My colleagues and friends often tease me for going too fast. I read fast I talk fast. I think fast. (Unfortunately for the sake of these posts, I do not write fast!) As a result, I struggle to practice Stephen Covey’s Habit #5 Seek First to Understand, Then to Be Understood. When I am listening, especially in a group setting, I constantly practice empathetic listening don’ts, instead I naturally judge, probe, and advice Lately, I have begun to physically place my hand over my mouth or bite a finger to prevent myself from blurting out during staff meetings and instead of asking questions or sharing connections and insights as soon as they pop into my head. Even though it is a challenge, I hope to push myself to remove my hand from my mouth to let out positive empathetic listening practices, such as reflecting on what others’ share. I hope that implementing this habit will help to become more effective by listening more to allow the words of others to better shape my views.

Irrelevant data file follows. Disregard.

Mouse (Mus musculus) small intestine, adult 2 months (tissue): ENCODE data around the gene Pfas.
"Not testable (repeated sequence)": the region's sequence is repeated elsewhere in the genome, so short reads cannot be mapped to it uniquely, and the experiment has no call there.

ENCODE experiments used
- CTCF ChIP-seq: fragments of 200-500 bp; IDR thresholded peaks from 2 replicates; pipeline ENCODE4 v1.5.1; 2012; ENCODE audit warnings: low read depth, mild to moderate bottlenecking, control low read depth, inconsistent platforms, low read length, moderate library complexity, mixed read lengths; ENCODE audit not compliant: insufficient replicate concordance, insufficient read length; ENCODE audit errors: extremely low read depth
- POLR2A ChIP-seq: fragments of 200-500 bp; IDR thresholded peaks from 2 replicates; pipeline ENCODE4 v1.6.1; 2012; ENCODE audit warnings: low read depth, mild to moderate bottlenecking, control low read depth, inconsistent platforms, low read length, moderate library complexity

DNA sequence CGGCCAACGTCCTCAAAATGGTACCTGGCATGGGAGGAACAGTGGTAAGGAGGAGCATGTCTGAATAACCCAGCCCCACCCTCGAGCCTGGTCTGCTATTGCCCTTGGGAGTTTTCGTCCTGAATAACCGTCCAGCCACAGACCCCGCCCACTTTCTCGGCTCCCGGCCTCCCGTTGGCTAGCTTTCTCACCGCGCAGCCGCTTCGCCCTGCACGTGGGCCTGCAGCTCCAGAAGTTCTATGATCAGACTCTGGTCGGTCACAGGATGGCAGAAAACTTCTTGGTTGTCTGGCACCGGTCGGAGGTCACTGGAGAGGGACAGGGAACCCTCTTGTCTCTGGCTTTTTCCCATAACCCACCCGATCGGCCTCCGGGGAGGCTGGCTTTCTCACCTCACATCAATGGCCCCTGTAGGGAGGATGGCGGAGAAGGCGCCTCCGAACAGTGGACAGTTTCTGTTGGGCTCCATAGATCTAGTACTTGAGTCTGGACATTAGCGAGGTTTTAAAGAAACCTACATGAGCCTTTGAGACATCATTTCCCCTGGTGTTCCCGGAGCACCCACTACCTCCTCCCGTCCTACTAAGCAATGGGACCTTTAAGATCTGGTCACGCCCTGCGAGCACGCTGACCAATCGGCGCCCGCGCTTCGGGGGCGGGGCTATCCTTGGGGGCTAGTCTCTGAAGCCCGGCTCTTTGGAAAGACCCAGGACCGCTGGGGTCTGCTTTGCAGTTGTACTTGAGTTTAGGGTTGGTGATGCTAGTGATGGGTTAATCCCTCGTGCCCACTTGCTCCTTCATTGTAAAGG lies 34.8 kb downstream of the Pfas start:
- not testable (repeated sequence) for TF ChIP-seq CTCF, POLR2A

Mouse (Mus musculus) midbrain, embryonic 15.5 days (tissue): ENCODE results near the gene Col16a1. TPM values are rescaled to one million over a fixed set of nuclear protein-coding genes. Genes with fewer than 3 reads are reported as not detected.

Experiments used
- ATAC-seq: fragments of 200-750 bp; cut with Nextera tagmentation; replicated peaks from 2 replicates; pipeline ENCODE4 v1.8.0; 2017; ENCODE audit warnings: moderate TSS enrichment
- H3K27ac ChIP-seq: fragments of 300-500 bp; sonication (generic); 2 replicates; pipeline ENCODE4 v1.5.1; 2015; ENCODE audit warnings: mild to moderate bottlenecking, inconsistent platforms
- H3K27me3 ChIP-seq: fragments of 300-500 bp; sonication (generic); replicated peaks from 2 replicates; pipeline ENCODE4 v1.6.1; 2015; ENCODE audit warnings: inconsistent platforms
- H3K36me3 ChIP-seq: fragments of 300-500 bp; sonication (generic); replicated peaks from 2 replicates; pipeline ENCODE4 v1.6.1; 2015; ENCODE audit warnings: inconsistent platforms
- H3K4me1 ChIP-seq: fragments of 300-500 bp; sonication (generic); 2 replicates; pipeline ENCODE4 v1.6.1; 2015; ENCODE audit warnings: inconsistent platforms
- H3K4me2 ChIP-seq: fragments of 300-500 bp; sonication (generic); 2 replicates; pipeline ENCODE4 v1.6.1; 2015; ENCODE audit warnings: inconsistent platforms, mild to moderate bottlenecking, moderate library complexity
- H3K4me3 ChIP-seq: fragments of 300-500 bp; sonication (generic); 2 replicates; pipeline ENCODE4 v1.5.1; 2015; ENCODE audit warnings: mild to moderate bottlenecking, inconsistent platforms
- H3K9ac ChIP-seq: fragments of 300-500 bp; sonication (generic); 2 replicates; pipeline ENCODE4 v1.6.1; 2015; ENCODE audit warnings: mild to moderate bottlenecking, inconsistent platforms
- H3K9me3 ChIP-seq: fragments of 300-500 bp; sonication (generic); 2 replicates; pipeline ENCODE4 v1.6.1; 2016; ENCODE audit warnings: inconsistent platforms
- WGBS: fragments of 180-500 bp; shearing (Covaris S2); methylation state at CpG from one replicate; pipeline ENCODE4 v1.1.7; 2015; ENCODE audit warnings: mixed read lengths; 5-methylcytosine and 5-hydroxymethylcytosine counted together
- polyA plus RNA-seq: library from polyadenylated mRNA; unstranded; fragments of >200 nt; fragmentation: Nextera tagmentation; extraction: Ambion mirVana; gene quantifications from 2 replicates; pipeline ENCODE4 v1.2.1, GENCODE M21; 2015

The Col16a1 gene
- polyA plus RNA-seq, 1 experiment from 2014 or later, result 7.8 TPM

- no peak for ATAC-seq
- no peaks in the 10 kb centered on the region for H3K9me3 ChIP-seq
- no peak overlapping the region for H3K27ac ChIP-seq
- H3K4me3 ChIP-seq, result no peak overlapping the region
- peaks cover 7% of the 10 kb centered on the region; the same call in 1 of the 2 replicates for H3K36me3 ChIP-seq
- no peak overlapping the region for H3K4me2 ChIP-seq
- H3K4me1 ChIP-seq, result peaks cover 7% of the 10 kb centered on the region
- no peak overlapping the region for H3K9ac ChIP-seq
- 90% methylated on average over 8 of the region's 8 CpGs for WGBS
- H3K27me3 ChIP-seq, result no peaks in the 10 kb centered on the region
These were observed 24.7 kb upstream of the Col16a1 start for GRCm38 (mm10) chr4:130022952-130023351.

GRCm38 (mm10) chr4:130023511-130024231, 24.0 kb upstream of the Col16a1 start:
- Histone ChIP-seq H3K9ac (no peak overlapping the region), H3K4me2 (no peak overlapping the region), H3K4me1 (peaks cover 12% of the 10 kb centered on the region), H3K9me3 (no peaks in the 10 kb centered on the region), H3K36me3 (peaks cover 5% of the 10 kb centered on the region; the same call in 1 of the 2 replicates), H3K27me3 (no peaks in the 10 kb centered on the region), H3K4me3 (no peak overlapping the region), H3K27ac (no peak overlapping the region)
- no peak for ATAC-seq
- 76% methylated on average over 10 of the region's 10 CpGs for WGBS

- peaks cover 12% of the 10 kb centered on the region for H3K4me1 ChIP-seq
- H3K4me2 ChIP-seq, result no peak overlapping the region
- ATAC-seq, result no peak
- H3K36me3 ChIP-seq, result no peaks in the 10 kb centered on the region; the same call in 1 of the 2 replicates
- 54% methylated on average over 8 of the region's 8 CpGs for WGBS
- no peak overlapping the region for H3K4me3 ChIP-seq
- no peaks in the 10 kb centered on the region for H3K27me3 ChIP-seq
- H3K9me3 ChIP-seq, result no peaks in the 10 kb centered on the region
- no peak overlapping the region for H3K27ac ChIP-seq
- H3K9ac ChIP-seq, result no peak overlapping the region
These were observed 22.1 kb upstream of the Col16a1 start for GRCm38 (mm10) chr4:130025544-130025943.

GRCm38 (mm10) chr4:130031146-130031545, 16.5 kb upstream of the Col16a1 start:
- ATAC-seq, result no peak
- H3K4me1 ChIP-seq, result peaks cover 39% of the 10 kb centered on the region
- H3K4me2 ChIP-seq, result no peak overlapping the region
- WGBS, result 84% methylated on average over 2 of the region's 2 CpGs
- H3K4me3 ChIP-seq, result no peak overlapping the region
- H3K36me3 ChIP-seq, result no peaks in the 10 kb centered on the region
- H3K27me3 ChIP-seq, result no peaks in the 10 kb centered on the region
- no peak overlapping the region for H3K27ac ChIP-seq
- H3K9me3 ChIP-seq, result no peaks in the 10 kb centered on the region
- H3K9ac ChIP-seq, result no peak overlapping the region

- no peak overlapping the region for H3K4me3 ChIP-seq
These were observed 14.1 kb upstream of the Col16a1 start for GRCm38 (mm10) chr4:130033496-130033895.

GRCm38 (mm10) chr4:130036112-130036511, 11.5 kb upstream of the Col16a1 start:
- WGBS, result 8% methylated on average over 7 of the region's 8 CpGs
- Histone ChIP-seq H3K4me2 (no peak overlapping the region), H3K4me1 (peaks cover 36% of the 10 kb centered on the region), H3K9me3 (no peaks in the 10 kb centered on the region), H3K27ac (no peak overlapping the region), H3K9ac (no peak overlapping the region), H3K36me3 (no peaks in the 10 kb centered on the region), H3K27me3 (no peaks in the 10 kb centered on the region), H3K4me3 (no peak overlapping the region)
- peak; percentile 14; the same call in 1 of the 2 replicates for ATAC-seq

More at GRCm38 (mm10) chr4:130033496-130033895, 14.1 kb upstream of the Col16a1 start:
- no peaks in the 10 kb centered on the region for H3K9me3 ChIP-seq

Teaching the Habit
For this week’s lesson, Damon and I met over a table of spicy Thai food. By providing personal examples, I was able to easily explain Habit #5. In know Damon participates in group discussions in his psychology class, so I asked him to use that as the setting for this week’s habit implementation. I also know he has a crush on an intelligent girl in his discussion group. We talked about how he could practice seeking to understand in order to really learn from her instead of showing off what he knows. Like me, he thought it seemed ridiculous to reflect statements if he comprehended them the first time. I explained that doing this would actually really help him focus on the words of the smart girl which could potentially help her to feel validated by his empathetic words and like him more. He smiled and said he would try it. I hope eventually he will be able to practice Habit #5 in more challenging conversations.